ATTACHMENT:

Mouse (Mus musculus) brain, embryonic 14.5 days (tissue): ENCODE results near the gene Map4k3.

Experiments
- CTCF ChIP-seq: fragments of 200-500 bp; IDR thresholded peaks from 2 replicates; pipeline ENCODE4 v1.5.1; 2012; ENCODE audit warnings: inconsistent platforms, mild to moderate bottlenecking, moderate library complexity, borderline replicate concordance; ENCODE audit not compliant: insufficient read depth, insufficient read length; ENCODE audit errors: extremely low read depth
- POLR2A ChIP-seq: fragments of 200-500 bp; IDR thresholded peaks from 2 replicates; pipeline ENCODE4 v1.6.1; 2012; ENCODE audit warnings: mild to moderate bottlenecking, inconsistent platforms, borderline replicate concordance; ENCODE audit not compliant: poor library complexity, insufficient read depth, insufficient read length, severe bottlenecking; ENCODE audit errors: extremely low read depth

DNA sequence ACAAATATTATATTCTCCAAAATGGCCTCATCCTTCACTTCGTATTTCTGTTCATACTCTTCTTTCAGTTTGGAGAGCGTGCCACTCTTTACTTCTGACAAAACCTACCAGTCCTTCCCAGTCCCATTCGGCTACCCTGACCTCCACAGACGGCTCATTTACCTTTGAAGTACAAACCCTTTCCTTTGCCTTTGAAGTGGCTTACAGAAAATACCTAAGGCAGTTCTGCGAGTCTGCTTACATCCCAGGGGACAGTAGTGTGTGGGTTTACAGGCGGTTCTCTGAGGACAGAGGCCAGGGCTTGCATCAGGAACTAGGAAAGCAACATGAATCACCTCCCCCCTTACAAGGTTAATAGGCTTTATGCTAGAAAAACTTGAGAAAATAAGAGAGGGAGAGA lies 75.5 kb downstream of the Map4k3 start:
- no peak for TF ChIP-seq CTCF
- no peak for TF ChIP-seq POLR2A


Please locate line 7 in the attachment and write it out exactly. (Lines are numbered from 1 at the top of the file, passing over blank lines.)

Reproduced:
- no peak for TF ChIP-seq POLR2A